Pretty artwork for home decor.
It can raise the price of your property.
It can change the atmosphere in a room, and make it more positive.
Your feeling will be good every day.
About the painting:
Artist: Paul Klee
Name: Revolution des Viadukts anagoria
Type: Canvas Print
Quality of the print:
Paul Klee created one of his most famous paintings in 1937. It is currently on display at the Hamburg Kunsthalle. It is widely acknowledged that this is a political and historical image. However, there are differing perspectives on how it can be interpreted.
The Nazi-Kulturchefs organized the exhibition “Degenerative Art” in Munich in 1937.
It displayed five Klee paintings, nine of his aquarelles, and three stamps.
Following the exhibition, two hundred of the artist’s works were taken from public collections in Germany.
Klee has expressed his feelings about these events in writing on several occasions.
After being sidelined from work for a year due to illness, the artist resumed writing in 1937.
The project that occupied him the most this year was the Revolution of the Viadukts (“Rebellion des Viaducts”).
He altered the image in five different ways, and the one discussed here was the final one in the series.
Klee never displayed it, but it was shown to the public until a posthume exhibition in Bern in 1940.
The small vertical image has a relatively monochrome gray background that occasionally transitions to a rosa-violette background.
This background depicts the interconnected bridges in various colors and sizes that “attack” the “Betrachter.”
They don’t march in neat lines, but rather swarm like an unruly swarm, and the variety of their colors and sizes only adds to the impression.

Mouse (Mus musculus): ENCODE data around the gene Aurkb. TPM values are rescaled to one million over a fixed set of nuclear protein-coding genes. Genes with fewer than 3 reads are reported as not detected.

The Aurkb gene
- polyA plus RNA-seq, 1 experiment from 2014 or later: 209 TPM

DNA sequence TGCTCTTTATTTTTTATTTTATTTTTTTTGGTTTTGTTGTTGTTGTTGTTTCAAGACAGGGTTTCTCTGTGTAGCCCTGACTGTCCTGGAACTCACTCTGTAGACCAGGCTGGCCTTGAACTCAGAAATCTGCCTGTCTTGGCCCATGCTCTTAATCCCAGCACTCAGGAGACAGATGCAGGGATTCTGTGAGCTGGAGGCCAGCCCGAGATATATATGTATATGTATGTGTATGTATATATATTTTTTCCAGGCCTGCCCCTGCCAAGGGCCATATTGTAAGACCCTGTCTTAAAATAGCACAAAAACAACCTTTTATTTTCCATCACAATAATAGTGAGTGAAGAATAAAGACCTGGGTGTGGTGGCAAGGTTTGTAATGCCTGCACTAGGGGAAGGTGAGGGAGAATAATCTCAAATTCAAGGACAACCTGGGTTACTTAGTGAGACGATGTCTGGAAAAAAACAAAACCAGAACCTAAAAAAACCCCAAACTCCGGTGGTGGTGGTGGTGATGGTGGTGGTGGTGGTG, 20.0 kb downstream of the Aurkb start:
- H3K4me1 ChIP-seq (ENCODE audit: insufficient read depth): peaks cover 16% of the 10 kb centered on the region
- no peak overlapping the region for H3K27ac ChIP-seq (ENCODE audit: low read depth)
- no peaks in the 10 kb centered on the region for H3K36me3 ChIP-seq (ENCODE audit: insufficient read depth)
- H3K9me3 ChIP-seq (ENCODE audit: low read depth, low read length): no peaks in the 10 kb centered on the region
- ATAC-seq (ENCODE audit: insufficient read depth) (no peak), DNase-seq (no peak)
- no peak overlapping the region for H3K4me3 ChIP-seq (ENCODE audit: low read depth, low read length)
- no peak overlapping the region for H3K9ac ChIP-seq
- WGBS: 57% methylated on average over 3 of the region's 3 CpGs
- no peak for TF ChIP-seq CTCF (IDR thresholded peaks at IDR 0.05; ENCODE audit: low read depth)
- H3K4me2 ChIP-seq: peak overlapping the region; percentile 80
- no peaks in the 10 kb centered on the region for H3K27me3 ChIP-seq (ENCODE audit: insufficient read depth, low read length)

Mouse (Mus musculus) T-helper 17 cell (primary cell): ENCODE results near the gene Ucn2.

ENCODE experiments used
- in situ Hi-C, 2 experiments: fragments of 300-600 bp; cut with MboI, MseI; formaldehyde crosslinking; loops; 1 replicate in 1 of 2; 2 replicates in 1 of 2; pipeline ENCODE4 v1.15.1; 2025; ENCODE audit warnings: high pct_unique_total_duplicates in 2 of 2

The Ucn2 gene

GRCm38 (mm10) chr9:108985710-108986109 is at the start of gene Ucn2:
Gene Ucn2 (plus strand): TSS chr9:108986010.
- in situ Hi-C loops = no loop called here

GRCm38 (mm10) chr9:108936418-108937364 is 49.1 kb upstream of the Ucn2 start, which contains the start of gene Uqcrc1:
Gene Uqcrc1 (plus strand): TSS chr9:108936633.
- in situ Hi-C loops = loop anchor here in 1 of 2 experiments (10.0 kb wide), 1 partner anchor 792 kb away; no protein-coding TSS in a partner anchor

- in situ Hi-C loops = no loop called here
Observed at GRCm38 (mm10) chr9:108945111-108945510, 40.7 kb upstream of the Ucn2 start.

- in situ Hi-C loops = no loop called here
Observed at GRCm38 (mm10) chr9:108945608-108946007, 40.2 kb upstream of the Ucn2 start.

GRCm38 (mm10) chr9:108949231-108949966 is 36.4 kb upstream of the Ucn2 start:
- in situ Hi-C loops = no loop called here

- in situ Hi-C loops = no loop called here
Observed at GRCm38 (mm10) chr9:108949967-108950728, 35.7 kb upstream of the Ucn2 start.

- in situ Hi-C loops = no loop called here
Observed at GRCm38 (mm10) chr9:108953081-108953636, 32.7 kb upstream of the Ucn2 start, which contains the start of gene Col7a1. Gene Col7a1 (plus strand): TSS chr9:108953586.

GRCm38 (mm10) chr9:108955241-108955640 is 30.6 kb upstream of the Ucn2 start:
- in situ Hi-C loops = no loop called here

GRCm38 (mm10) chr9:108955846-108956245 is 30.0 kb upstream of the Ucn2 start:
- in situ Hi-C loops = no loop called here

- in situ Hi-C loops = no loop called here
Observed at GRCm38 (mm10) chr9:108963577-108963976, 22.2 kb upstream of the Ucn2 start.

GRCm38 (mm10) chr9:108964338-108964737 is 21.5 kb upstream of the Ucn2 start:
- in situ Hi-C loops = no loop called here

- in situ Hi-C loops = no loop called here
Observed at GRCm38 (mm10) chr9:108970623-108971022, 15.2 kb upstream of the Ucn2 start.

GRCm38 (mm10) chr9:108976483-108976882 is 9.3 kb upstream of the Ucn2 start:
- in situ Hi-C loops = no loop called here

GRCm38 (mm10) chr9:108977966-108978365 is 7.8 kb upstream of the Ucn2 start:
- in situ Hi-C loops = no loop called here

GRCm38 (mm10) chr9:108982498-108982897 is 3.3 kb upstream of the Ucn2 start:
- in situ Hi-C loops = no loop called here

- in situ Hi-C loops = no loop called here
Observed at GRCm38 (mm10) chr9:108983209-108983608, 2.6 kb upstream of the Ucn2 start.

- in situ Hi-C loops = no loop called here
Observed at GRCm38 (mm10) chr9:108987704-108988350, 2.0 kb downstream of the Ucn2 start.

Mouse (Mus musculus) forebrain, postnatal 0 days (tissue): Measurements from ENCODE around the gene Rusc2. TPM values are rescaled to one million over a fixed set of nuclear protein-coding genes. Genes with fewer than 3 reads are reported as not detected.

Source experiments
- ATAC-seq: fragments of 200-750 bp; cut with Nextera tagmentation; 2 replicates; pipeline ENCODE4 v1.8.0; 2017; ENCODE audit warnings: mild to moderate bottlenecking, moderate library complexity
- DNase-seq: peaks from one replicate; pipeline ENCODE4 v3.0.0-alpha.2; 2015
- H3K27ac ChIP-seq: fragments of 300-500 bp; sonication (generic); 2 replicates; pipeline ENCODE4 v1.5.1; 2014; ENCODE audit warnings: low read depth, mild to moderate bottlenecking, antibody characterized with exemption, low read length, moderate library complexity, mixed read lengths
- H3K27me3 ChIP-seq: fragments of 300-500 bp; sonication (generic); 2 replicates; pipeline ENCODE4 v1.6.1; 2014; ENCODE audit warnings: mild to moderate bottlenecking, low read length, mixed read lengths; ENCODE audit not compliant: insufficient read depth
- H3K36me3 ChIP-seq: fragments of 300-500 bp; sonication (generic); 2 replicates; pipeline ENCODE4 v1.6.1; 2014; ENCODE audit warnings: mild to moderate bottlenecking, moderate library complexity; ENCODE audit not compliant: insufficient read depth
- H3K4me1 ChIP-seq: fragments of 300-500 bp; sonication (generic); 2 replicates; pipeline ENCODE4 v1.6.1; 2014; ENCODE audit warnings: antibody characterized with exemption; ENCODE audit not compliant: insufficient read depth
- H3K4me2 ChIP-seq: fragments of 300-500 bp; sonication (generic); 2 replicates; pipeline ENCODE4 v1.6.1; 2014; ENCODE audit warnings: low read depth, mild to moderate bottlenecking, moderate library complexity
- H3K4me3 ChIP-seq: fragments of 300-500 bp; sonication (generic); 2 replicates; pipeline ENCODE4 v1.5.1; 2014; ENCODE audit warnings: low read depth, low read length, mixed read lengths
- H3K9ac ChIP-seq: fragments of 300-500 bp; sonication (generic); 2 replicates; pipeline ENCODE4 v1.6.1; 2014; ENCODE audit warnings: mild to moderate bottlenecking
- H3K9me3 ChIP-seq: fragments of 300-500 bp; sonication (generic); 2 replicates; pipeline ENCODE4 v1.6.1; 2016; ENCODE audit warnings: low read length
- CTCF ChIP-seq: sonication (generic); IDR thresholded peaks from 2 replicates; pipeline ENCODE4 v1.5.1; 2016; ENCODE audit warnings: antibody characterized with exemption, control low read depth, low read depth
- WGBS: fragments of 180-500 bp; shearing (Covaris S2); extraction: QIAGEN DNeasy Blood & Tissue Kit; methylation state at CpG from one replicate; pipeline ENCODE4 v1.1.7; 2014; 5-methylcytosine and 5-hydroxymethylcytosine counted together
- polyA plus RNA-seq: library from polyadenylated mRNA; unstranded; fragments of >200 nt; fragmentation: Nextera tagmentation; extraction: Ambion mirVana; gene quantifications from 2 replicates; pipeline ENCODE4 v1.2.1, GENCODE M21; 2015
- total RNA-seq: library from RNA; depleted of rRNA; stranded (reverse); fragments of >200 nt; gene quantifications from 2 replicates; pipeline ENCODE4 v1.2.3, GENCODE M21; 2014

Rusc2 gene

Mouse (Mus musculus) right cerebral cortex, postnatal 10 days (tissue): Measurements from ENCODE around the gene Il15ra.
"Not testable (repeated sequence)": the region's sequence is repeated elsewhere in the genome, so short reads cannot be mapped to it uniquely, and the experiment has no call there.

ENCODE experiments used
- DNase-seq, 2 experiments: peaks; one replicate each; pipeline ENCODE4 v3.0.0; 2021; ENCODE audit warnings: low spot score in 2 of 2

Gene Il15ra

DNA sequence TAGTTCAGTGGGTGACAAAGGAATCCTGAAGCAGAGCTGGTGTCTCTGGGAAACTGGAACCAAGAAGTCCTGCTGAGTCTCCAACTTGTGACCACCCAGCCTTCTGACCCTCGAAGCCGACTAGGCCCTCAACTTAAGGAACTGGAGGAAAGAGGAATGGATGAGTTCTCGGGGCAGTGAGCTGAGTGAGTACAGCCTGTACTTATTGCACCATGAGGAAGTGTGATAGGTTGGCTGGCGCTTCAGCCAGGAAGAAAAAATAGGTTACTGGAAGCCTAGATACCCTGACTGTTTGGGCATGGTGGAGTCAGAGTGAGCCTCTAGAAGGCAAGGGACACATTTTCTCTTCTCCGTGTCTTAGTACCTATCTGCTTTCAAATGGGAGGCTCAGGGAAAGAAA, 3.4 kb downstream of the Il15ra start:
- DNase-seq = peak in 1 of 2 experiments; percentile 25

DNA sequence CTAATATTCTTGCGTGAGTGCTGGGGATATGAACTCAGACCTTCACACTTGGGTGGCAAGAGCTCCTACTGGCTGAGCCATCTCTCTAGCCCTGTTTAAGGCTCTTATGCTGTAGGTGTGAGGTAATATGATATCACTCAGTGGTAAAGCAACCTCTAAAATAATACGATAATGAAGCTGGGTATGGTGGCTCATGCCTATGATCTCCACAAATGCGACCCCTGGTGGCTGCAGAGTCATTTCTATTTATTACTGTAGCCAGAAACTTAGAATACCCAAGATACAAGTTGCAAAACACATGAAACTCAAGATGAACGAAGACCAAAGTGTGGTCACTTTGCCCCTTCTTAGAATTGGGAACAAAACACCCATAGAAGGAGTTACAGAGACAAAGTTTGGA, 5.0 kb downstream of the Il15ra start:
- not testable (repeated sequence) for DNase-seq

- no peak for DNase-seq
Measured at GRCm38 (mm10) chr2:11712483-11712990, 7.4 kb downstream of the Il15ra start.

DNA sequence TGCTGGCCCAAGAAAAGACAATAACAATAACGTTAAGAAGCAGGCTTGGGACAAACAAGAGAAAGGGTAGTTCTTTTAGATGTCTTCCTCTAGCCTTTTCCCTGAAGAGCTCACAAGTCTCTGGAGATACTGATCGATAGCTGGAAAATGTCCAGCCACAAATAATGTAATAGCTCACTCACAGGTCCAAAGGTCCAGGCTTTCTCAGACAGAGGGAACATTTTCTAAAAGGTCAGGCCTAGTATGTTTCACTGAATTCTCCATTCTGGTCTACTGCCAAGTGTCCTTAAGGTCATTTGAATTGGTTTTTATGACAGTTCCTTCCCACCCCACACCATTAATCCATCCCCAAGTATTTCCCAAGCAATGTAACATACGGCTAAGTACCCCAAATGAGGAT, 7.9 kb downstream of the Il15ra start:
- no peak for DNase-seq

Over time, researchers came to the conclusion that Klee’s painting captured the dangers of a totalitarian mass movement.
In a 1987 article, Werkmeister called into question the legality of such interpretations.
The beige, orange, rosa, and red soils, some eroded, others large and thin, or with “Beinen” of varying thickness, do not, in his opinion, represent a “totalitarian mass movement” distinguished by monotony and consistency, without sacrificing individuality.
As a result, this image clearly depicts a distinct individuality.
Klee dubbed the most recent version of this work “The Brückenbögen is Out of Service.”
This drawing, which is very similar to the image, conveys the impression of a skewed size arrangement.
Autobahnen began to be built, and bridges played an important role in Nazi architecture.
The boulders were arranged in “shallow rows,” and the monotony of height and width suffocated undergrowth.
We refuse to collaborate on the bridges, refuse to be just a glied in the kette, and everyone wants to live his or her own way.
“Break the system,” they say, and “rebelle.”
They each march in their own way toward the viewer, taking no steps in between.
Your abundance inspires them to believe in their own strength.
If there is something that they wish to destroy, then that is the order that secures their subjugation.
The image, with all of its threats, is a war cry to the Nazis, who, if they did not achieve total annihilation at the hands of the artists, at least suppressed the individual in art.